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Vancouver police request $383 million budget for 2023

Proposed budget includes $15.7 million to hire 100 new officers, 20 civilians
The Vancouver Police Department has requested a $383 million operating budget for 2023 that includes $15.7 million to hire 100 officers and 20 “civilian professionals.”

The Vancouver Police Department has requested an operating budget for 2023 that totals $383 million and includes $15.7 million to hire 100 new officers and 20 “civilian professionals.”

The proposed budget, which is an increase of 11 per cent or $38.4 million over the 2022 budget, will go before the Vancouver Police Board Thursday (Nov. 24) for approval and then get forwarded to city council for a final decision.

The request for 100 new officers is connected to Mayor Ken Sim’s campaign promise to hire 100 officers and 100 mental health nurses over the next four years. Money for nurses would come from a separate budget.

Council was to debate a motion Tuesday afternoon that unlocks $4.5 million to begin the process to hire 100 officers, and another $1.5 million that would be available for Vancouver Coastal Health to hire the nurses.

How the $4.5 million fits in the proposed VPD budget — and how many officers that equates to — was unclear at press time.

Also unclear is how council can fund a $383 million police budget without cutting other services or cancelling any new initiatives. Council has its first public budget meeting scheduled for Nov. 29, but there are signs debate will be pushed to the spring.

The request from the VPD comes with the acknowledgement that the previous council approved a motion in April 2022 to limit the city’s 2023 property tax hike to no more than five per cent.

Based on that motion, city staff has told the VPD its budget request should be closer to $361 million, about $22 million less than what the department has proposed.

A report posted to the police board’s website Tuesday said the $361 million city-ordered budget “does not provide adequate funding for certain ongoing budget items, nor does it include funding for new initiatives to benefit the community and to generate internal operational and investigational effectiveness and efficiencies.”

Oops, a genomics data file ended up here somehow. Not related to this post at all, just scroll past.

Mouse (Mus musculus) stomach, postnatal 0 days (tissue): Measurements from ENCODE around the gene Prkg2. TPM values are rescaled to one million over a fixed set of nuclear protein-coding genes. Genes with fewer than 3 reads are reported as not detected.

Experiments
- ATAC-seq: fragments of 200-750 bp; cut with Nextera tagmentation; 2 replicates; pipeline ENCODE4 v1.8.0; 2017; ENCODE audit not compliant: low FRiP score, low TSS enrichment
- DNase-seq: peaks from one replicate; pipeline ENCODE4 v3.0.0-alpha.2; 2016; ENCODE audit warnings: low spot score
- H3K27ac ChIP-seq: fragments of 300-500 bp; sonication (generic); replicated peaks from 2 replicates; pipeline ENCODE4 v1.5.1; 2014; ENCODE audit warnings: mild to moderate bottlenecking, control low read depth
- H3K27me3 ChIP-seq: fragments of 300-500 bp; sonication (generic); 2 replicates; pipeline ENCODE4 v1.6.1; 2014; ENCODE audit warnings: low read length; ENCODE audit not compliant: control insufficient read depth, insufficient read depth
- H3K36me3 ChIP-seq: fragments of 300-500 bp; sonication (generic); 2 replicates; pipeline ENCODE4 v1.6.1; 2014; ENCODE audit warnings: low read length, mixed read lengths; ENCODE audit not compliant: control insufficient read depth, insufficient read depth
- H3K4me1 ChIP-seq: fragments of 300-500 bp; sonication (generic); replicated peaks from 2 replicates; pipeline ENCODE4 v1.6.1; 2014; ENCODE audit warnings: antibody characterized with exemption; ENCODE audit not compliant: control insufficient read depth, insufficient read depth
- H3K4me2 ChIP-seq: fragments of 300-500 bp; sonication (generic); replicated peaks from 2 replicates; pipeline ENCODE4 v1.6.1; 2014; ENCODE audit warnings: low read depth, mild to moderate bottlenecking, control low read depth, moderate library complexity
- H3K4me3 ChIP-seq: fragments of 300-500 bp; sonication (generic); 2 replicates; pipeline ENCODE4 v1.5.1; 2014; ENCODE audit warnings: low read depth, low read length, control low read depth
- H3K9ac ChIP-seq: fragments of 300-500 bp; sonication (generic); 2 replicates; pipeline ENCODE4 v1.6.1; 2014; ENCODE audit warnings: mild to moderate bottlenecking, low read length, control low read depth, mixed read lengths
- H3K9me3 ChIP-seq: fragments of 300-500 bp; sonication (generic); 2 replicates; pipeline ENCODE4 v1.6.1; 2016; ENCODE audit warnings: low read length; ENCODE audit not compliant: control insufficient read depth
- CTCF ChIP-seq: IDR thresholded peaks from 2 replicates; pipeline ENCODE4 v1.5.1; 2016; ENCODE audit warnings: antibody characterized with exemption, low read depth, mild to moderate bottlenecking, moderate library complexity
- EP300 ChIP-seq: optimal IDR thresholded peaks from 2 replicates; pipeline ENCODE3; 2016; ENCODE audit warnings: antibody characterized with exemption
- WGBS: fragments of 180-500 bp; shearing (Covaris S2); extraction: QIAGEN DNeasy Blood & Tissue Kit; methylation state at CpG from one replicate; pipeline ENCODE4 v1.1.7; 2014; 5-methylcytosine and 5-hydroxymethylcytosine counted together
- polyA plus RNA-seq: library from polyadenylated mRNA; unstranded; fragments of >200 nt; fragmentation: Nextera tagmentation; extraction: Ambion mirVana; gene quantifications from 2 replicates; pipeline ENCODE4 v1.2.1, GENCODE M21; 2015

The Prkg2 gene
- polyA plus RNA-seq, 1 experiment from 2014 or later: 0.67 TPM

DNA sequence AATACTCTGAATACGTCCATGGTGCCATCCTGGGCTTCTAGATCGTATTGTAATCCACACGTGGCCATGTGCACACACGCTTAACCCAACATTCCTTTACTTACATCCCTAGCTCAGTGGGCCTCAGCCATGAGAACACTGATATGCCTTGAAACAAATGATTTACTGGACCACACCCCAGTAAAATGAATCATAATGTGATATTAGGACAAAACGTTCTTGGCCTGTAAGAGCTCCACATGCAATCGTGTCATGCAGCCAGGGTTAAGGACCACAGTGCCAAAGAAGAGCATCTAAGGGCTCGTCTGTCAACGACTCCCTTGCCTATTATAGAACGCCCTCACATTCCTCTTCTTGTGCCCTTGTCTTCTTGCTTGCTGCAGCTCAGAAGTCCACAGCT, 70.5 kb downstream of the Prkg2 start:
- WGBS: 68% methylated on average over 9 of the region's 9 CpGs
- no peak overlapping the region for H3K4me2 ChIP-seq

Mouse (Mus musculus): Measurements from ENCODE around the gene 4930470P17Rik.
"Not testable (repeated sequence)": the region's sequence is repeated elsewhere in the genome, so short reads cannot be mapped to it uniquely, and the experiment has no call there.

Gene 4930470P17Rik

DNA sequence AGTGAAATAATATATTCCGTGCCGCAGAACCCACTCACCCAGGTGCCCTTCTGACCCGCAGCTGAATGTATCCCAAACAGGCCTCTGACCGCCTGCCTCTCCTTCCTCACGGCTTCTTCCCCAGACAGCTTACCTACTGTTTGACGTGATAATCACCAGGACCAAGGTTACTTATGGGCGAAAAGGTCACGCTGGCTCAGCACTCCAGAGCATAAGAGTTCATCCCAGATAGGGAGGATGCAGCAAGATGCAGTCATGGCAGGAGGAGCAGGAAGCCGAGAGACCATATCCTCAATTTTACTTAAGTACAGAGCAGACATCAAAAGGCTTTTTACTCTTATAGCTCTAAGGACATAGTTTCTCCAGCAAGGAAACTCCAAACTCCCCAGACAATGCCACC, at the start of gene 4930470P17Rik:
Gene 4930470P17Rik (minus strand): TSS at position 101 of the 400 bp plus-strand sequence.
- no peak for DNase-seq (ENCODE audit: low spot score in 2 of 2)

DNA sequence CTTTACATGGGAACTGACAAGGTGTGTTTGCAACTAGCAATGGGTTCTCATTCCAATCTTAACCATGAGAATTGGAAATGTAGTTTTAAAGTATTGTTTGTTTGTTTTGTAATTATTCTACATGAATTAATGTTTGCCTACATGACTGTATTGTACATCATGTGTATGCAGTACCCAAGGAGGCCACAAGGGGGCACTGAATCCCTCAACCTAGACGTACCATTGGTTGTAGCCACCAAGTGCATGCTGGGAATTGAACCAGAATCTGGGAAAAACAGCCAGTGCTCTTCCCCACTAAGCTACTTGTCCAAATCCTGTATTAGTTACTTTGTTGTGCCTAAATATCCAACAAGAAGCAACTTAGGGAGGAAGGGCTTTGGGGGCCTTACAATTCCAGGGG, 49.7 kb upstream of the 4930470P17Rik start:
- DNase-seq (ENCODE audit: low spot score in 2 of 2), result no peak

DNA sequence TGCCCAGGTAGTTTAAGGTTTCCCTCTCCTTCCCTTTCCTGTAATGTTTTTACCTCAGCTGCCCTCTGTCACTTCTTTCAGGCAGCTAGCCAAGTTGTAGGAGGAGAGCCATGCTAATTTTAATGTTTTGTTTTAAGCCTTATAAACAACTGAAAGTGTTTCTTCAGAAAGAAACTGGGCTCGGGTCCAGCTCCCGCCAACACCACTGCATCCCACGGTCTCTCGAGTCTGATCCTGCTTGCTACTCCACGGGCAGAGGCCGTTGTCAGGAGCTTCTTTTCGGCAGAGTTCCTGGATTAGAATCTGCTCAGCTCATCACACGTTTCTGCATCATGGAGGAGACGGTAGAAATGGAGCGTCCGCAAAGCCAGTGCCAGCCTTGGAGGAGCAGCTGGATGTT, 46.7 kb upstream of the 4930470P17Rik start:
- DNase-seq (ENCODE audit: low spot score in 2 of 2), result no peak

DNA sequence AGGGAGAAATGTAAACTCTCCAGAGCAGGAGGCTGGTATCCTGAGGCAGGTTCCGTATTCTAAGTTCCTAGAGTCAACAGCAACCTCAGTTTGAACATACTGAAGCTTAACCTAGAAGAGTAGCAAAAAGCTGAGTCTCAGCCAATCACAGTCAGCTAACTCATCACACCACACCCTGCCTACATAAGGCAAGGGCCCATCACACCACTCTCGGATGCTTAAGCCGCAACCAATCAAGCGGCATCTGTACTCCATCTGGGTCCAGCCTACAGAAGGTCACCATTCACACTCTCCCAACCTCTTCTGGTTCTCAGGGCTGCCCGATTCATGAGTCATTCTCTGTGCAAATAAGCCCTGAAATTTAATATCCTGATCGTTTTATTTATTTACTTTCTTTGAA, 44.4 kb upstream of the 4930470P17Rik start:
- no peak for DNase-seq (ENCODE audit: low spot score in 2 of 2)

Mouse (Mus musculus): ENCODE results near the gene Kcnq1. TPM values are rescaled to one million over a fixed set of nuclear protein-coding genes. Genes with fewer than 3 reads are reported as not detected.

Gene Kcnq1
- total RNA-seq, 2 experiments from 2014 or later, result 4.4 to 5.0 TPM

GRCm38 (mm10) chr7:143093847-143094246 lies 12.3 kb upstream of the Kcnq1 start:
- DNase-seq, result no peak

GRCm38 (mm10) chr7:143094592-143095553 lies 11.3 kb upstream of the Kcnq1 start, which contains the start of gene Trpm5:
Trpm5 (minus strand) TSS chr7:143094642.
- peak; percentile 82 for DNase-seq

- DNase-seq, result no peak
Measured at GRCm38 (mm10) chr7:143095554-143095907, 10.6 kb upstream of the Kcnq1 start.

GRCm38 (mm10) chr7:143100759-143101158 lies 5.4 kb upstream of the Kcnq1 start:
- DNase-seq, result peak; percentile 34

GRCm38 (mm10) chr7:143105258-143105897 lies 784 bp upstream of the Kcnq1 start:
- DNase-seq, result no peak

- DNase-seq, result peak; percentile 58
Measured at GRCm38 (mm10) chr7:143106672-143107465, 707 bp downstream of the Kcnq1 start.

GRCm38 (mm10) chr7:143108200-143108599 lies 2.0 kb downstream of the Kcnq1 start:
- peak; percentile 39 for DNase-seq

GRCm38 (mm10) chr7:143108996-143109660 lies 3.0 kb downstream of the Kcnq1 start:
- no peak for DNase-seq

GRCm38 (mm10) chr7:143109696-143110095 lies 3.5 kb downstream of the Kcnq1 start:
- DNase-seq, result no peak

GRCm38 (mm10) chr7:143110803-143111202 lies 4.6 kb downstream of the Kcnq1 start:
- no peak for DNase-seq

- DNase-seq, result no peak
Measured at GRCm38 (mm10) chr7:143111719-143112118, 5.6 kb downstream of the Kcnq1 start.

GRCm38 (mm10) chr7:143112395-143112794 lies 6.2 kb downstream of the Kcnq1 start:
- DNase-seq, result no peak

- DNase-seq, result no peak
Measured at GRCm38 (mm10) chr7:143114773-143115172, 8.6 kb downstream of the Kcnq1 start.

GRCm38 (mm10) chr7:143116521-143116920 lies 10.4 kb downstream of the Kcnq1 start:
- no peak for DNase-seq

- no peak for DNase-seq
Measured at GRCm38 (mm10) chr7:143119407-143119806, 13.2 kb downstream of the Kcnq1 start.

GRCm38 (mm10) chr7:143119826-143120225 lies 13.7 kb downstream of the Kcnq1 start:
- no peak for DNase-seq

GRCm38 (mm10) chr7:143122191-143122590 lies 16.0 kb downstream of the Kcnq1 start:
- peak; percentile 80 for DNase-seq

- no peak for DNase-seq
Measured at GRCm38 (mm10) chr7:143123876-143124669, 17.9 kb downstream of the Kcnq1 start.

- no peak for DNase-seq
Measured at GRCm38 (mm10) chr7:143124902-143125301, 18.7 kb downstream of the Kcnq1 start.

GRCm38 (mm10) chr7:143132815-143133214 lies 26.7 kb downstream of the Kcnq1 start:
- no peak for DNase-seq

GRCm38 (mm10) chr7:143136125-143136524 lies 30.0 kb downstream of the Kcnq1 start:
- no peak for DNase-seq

The VPD's 2023 operating budget request, as seen in a report this week to the Vancouver Police Board.

Body-worn police cameras

New funding initiatives proposed by the VPD include:

• $747,500 for “digital evidence management system” licenses and cell phones.

• $415,500 for cell phones.

• $200,000 to run pilot project on police body-worn cameras.

• $83,000 to cover incremental operating costs in replacement of R.G. McBeath police boat.

• $250,000 for community policing centres.

• $395,000 for an increase to the Vancouver Police Board budget, which includes hiring a communications and community relations manager.

Other requests, which total $3.5 million and the VPD describes as adjustments to “underfunded budgets,” relate to collective agreements, overtime, statutory holiday pay, body armour, parking and software costs.

If the police board approves the VPD budget and council eventually does the same, adding 100 officers would bring the total number of cops working in the city to 1,448. The VPD says it takes approximately nine months for a new recruit to be deployed.

In December 2021, the previous council approved the VPD’s budget request and was obligated to add $15.7 million in arbitrated wage increases for officers, bringing the total gross dollar amount to $366.9 million, before expenditures.

Ken Sim endorsed by Vancouver Police Union

In December 2020, council decided to freeze the VPD’s budget, as it did with other departments to compensate for revenues lost during the first year of the pandemic. That freeze amounted to a $5.7 million loss for the VPD.

In March of this year, Wayne Rideout, B.C.’s director of police services, ruled the $5.7 million shouldn’t have been rejected by council. That money is built into the VPD’s 2023 budget request.

In October, Sim and seven of his ABC Vancouver council candidates were elected, giving the party a super majority on council. Sim and his running mates were endorsed by the Vancouver Police Union and focused their campaign on public safety.